Anton Mosimann

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  • Topic: Chef, Dorchester Hotel, Cooking
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  • Published : October 7, 2008
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Anton Mosimann

GASTRONOMY ASSESSMENT

Contents Page

Page 1: Contents Page
Page 2: Anton’s Early Days
Page 3: The Dorchester
Page 4: Mosimann`s
Page 5: Outside the Kitchen
Page 6: The Future of Mosimann`s
Anton Mosimann celebrates his 60th
Birthday
Page 7: My Findings
Page 8: Picture of Mosimann`s
Page 9: Research and References

Let me begin my presentation with Anton Mosimann’s philosophy: "Nothing comes solely by chance".
Chicken should taste like chicken and fish like fish. That's vital. So many people try to overpower good produce. Keep it simple. Our profession is one where you must give and be happy with it."

Anton’s Early Days

Anton Mosimann was born on February 23, 1947, the only child of Swiss restaurateurs in the Jura Mountains. He begins his book “The Essential Mosimann” with this lovely childhood memory, “I can still remember, as clearly as if it were only yesterday the sweet smell of dark, sugared fruit bubbling in the heavy copper preserving pan. My mother loved making jams and jellies and on these days the fragrance would fill the whole house, moving in a warm, fruity and sweet steam from the restaurants kitchen to our flat upstairs”

Anton Mosimann spent his early years in Nidau, near Biel helping his parents run their own restaurant where he developed both a love for food and a desire to become a cook. The first taste he clearly remembers is that of Emmental cheese. "It was so tasty and so different from my previous food of vegetables and cereals." Anton learned from an early age that there is noting more satisfying for a chef than seeing a stack of empty plates after a good meal.

When Anton was fifteen he received an unexpected call from the nearby Hotel Baeren in Twann. The owner of the hotel was looking for a new apprentice chef to work in his kitchens as the boy they had taken on couldn’t cope with the long hours and hard work. While working there he attended Cookery College every Wednesday to educate himself.

His twenties were spent toiling in the kitchens of top hotels in Rome, Montreal, Japan and Belgium, broadening his culinary education, and bringing exotic techniques into his professional repertoire. He became the youngest chef ever to be awarded the prestigious chef de cuisine diplôme. (The highest culinary award in Switzerland).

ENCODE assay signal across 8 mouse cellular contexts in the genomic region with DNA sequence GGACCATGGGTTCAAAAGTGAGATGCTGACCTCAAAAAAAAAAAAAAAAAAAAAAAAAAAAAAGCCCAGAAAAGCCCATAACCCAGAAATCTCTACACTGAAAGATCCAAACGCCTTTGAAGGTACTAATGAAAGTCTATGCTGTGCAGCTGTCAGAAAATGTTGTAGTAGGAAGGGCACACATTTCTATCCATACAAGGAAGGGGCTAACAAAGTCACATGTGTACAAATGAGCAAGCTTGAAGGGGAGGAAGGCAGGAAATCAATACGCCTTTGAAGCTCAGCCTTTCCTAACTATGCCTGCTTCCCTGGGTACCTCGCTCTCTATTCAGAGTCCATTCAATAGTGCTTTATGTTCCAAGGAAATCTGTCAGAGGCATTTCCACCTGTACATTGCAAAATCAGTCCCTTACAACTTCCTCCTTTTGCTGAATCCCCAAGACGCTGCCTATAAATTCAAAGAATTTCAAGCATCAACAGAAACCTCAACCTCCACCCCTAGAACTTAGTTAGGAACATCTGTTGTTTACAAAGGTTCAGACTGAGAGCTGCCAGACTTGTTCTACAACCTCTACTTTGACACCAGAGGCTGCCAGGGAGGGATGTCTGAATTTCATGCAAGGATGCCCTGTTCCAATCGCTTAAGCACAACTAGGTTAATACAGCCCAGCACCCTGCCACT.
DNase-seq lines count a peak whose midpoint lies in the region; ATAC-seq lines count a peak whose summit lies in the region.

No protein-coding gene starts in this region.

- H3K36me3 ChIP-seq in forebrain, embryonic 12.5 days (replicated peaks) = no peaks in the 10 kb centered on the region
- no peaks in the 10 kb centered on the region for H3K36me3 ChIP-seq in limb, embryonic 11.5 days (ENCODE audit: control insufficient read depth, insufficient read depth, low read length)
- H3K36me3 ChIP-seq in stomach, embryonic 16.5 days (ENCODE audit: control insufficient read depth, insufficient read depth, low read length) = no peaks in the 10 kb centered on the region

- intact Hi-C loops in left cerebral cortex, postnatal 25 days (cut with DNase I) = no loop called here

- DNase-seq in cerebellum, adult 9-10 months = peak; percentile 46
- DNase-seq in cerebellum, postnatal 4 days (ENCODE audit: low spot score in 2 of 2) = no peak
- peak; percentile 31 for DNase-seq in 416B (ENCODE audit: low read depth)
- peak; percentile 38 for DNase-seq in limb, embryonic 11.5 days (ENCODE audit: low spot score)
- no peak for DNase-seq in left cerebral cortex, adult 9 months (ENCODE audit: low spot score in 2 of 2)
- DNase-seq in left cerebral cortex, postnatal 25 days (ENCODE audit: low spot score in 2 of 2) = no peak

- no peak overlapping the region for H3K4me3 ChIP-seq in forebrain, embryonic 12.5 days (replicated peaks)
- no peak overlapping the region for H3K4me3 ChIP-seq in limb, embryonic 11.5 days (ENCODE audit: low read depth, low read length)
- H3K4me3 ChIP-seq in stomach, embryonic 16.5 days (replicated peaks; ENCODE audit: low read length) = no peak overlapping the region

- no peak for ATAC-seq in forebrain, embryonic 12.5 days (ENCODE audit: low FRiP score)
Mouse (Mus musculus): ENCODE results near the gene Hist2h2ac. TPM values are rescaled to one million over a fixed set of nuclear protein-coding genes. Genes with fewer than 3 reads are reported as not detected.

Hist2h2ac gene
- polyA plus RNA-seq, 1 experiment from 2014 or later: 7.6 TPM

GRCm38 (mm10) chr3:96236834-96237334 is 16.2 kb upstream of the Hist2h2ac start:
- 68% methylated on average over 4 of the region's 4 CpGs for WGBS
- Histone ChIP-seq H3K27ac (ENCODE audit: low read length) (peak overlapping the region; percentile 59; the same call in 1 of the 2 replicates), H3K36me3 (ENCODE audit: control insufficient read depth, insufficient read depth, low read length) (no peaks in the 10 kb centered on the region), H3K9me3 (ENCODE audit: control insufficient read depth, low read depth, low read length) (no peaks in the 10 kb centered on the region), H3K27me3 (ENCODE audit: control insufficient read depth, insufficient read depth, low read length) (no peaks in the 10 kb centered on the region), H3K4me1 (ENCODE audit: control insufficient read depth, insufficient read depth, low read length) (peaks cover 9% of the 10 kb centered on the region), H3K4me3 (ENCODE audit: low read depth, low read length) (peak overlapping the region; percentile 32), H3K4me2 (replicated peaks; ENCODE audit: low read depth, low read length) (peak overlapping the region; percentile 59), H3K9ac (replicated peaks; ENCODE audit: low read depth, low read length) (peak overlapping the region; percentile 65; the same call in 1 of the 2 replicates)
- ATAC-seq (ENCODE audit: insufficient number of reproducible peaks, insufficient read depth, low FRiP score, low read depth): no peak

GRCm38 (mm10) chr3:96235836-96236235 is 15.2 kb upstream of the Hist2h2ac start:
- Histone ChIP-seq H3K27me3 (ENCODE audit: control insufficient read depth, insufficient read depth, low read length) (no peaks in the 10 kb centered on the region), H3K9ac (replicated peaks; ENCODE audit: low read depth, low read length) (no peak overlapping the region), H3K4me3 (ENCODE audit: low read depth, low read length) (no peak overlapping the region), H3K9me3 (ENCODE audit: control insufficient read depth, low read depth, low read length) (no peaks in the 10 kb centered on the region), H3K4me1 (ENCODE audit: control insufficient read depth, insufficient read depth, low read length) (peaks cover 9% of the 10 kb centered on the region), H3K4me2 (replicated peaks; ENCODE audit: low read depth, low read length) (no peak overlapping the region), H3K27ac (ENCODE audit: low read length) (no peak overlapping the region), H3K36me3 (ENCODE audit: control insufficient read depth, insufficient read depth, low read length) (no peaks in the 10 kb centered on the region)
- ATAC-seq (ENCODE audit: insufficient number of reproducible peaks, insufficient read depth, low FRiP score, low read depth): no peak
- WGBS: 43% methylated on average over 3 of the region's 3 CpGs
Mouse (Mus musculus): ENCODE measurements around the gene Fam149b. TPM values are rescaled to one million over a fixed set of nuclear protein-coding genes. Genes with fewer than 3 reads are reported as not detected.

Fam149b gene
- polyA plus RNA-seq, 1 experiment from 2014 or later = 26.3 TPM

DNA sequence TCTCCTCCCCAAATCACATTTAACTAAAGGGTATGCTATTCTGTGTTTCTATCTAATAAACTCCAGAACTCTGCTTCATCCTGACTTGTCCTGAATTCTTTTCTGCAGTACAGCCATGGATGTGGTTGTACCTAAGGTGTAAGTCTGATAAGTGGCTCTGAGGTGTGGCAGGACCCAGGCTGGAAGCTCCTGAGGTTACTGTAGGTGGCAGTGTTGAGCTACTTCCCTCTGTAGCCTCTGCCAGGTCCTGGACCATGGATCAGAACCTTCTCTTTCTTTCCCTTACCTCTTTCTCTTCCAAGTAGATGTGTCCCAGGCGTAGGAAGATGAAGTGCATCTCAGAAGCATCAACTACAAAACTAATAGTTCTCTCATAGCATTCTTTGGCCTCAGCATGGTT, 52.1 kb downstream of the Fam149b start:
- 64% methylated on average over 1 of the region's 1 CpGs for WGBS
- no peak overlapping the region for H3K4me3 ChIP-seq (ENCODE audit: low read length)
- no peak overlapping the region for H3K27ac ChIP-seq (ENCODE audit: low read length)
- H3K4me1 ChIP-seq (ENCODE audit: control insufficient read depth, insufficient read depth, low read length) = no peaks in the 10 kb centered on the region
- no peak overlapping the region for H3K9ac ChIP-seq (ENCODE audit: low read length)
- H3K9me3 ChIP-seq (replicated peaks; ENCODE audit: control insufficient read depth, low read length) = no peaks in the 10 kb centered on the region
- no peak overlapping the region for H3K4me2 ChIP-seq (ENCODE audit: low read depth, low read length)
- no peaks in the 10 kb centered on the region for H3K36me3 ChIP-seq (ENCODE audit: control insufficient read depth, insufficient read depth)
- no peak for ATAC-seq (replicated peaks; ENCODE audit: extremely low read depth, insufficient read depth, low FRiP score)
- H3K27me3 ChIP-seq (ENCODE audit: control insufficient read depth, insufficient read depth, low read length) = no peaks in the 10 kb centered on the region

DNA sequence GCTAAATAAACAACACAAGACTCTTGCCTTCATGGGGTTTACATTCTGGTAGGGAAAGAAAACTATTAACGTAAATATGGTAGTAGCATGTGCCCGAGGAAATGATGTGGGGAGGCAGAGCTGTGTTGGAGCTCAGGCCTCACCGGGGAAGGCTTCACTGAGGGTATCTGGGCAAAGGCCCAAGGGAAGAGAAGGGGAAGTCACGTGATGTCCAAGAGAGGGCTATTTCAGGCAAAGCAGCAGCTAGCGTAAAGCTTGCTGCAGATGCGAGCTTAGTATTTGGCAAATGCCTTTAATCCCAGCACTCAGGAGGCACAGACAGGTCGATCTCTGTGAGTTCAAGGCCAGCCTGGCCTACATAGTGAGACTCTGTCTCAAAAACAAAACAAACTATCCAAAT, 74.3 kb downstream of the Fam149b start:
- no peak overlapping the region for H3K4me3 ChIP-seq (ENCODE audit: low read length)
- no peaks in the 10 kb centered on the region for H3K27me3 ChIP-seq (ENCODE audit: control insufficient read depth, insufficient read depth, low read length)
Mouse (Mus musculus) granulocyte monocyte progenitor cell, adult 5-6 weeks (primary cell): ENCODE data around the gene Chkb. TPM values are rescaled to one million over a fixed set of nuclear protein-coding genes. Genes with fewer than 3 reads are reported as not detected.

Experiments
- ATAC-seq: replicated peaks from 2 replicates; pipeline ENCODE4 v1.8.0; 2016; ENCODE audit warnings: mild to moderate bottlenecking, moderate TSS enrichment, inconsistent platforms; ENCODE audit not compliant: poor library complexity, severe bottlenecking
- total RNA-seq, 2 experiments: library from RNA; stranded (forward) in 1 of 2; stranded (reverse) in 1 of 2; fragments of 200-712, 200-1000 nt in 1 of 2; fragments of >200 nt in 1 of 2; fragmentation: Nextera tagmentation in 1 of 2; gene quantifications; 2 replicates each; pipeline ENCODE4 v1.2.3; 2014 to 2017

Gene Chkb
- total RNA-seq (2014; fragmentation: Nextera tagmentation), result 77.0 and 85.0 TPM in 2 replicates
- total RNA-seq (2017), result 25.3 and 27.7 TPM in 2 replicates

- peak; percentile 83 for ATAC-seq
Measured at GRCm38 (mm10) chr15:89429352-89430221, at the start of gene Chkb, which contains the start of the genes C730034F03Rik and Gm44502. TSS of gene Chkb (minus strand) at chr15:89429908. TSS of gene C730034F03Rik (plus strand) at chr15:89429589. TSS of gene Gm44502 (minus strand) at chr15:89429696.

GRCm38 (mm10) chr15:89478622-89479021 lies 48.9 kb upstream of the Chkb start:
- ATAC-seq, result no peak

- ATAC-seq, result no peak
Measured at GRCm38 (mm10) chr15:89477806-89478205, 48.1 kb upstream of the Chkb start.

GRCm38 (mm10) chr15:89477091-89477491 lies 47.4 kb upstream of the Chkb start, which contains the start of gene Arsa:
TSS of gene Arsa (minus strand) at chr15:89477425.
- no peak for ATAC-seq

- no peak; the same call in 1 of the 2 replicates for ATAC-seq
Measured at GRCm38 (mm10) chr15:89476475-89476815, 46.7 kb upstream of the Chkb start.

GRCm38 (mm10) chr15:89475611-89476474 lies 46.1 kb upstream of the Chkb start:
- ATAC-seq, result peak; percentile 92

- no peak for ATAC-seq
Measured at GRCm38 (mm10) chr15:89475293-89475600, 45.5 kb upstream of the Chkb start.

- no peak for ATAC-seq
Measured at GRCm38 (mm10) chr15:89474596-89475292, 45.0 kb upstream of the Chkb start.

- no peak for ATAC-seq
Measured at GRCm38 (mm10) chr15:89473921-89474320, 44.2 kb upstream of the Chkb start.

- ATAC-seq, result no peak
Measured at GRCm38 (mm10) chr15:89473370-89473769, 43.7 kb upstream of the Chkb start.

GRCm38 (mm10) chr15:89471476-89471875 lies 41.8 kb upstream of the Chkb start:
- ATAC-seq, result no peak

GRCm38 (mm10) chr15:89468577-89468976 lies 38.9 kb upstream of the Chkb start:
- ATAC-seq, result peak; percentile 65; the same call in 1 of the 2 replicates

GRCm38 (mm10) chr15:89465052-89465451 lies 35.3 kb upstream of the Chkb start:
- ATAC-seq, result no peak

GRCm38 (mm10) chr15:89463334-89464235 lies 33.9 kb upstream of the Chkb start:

The Dorchester

In 1975 at the age of 28, Mosimann was headhunted to take over from Eugene Kaufeler, who had run the Dorchester's kitchen since just after the war. Anton became the youngest ever Maître Chef de Cuisine. He stayed there for 13 years, making it the first hotel restaurant outside France to achieve two Michelin stars. “It was a fantastic time, said Mosimann, we had 132 chefs, and 650 people on the waiting list to work there, I could have the pick of the people I wanted to work with.”

The Dorchester

Anton has many interests including fitness sports, particularly jogging, vintage cars, travelling the world and collecting antique cookery books. Health has always been important to him so in 1982 he reacted to a new challenge, he had become increasingly aware of research that showed that heart disease, a major killer in the west seemed to be directly linked to our consumption of saturated fat. He then created a new style of cooking Cuisine Naturelle - a method that would avoid using less healthy ingredients such as fats, sugar, salt and reduce the amount of alcohol.

Mosimann`s

But then he became 40, and said what next? “Do I stay another 25 years here, or look around for something else?” So Mosimann bought a former Presbyterian Church on West Halkin Street in 1989. He did it up, and launched a members' dining club that rapidly became one of London's top gastronomic destinations. It has remained a...
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